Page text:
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Solar Energy: Western Australia’s Farms of the Future

The 21st century has seen some major shifts in the way Australia approaches agriculture, but for every technological advancement, there are additional challenges in maintaining revenue streams by means of traditional, ‘old-fashioned’ farming. Each ground-breaking foray into the future risks leaving the ‘old ways’ behind and, in the midst of rapid climate change and global warming, crippling droughts and temperamental weather patterns, and the increasing urbanisation and metropolitanisation of society, farms housed in the dry and dusty plains of yesteryear are falling by the wayside. As water is becoming increasingly harder to come by; as cattle and produce are being imported rather than exported; and as we move away from agrarian society, farms are slowly inching toward the brink of extinction. Recent times, however, have seen farmers the world over turn to planting fields of solar photovoltaic (PV) panels, as opposed to crops and seeds, to make ends meet and keep their farms, families and livelihoods afloat.

With so much farmland rendered agriculturally-barren by the harsh conditions of regional Western Australia, these isolated acres would serve as ideal locations for implementing a whole host of solar energy panels to soak up the sun’s rays and convert them into a steady supply of renewable energy, not to mention a stable source of income unaffected by weather or drought. A system such as this can effectively cut overheads in half, free from the labour-intense operation of day-to-day farming. It provides farmers with a significant return on their investment, considering the low levels of maintenance and upkeep involved, the substantial savings on electricity bills, and a limitless source of clean energy for years to come. Unlike traditional farming activities, a solar power farm is an environmentally-conscious and sustainable venture. As the average Australian household uses 18 kilowatt-hours (kW-h) of electricity per day, if a household’s usage is at that average and their solar setup generates 9 kW-h per day, they generate half of their yearly usage and can expect to recoup that in savings on power bills. Since the cost of electricity will likely continue to rise, this reduction can quickly become significant.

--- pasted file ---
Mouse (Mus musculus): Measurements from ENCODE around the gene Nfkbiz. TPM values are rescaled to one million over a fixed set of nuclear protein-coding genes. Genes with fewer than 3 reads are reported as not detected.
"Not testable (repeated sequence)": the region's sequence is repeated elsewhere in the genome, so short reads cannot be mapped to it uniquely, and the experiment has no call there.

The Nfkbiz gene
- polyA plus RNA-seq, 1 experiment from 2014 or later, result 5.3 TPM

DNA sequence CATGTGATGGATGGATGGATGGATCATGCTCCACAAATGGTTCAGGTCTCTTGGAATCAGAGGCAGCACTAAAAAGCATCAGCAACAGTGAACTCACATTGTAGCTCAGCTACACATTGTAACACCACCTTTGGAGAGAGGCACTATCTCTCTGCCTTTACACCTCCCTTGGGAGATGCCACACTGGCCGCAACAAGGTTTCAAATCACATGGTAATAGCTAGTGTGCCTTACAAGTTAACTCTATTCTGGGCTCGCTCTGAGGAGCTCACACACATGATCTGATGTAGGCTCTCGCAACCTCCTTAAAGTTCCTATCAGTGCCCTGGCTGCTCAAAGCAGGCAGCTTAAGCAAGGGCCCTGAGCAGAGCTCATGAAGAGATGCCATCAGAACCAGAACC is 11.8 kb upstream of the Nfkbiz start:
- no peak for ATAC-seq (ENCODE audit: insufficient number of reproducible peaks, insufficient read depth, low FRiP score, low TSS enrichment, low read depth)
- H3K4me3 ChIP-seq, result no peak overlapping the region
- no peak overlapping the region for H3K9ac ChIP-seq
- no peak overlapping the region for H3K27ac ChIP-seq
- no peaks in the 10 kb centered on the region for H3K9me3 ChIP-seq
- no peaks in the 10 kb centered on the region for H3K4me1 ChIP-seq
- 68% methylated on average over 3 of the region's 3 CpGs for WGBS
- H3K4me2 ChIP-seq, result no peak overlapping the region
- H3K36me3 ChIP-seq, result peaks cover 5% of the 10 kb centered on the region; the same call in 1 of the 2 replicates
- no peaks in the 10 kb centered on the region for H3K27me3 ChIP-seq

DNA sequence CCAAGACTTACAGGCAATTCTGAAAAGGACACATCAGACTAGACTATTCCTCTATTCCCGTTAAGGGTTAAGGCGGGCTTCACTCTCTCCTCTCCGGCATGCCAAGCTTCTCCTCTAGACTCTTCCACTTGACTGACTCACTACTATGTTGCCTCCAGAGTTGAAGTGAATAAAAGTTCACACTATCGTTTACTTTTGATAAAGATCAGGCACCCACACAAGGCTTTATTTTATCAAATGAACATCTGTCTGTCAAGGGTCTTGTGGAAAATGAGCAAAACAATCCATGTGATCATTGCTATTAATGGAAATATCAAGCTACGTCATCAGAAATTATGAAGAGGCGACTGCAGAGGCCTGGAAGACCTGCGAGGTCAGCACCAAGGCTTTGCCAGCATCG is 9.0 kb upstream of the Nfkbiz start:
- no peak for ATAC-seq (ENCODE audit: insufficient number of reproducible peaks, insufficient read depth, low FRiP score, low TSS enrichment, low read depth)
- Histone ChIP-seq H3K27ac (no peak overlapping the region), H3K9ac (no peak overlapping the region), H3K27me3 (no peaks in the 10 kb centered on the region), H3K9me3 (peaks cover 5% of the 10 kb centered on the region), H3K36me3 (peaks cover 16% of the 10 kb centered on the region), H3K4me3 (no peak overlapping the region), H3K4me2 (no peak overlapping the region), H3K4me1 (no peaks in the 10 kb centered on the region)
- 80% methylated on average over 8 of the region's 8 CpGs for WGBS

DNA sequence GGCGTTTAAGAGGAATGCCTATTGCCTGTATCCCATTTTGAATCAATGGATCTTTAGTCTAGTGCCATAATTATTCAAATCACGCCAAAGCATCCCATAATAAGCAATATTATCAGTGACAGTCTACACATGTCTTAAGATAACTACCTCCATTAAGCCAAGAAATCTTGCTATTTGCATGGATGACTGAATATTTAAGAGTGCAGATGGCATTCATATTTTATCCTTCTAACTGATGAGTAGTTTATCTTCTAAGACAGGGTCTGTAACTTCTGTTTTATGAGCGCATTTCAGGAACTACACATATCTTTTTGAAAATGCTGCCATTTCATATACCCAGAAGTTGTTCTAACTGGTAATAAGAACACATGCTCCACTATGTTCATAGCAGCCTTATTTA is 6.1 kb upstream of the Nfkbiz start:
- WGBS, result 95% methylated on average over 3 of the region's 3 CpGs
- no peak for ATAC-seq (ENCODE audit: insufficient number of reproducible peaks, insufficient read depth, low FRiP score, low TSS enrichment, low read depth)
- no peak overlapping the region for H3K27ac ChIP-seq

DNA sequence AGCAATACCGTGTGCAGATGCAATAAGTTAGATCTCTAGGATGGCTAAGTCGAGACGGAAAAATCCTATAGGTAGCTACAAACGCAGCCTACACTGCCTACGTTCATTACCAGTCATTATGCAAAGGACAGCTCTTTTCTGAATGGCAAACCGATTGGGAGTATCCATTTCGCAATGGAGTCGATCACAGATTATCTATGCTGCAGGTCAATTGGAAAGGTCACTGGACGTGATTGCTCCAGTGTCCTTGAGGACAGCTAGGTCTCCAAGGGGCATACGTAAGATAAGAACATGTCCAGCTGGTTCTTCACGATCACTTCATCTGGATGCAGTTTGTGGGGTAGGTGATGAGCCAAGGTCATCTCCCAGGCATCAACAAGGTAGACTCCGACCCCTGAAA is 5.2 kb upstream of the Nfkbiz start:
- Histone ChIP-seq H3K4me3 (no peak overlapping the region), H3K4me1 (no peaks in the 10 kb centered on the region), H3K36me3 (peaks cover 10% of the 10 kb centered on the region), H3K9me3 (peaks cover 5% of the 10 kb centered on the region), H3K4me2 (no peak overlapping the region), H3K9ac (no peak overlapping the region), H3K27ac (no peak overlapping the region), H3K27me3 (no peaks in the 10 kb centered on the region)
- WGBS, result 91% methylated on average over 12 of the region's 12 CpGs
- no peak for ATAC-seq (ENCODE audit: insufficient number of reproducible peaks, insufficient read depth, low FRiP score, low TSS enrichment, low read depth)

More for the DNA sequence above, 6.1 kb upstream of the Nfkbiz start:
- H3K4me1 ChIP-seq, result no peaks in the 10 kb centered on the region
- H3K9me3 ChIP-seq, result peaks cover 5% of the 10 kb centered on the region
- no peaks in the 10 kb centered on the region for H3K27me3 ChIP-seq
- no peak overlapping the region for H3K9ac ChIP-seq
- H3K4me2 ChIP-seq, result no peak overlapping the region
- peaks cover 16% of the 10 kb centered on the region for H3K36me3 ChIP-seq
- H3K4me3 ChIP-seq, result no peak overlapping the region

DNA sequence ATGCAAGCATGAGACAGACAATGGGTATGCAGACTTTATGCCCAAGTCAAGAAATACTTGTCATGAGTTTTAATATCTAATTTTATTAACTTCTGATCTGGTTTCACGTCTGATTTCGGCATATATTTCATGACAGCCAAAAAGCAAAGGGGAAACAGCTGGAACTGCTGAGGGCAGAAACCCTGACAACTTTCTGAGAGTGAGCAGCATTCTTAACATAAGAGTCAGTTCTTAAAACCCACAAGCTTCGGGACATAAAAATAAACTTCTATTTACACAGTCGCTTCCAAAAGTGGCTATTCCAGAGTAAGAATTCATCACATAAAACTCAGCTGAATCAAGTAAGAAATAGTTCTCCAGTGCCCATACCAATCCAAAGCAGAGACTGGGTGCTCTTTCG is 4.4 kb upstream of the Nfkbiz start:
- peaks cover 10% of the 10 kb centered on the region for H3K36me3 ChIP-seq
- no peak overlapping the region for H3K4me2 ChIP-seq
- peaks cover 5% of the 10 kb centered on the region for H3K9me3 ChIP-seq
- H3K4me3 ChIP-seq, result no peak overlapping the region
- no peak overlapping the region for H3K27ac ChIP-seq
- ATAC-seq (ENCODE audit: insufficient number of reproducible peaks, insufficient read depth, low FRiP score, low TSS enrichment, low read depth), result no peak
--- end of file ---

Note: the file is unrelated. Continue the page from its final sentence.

Thus, the biggest financial benefit of running a solar power farm comes in the form of Federal rebates. The precise amount of cash back from the government for installing a solar PV system is dependant on the amount of power it is expected to produce, and its location in Australia. Larger, higher-output power systems are going to be eligible for a bigger discount and open areas of Australia with lots of sun – such as farmland – are situated in a higher rebate threshold, as they are likely to produce more energy. The rebates in question are solar credits, and are nearly always calculated by the solar PV panel system discount on the purchase price of the system. This removes much of the complicated paperwork involved in claiming the credits.

It is clear now that harmful fossil fuels have taken a serious toll on this planet; people are acutely aware of the impact that they have had – and continue to have – on the environment; and leaders of the world are looking to viable, sustainable and clean alternative energy solutions. By embracing solar power, Australian farms can usher in a new era of sustainable living and environmental harmony, rising to the forefront of industry in the process, rather than languishing behind on its heels.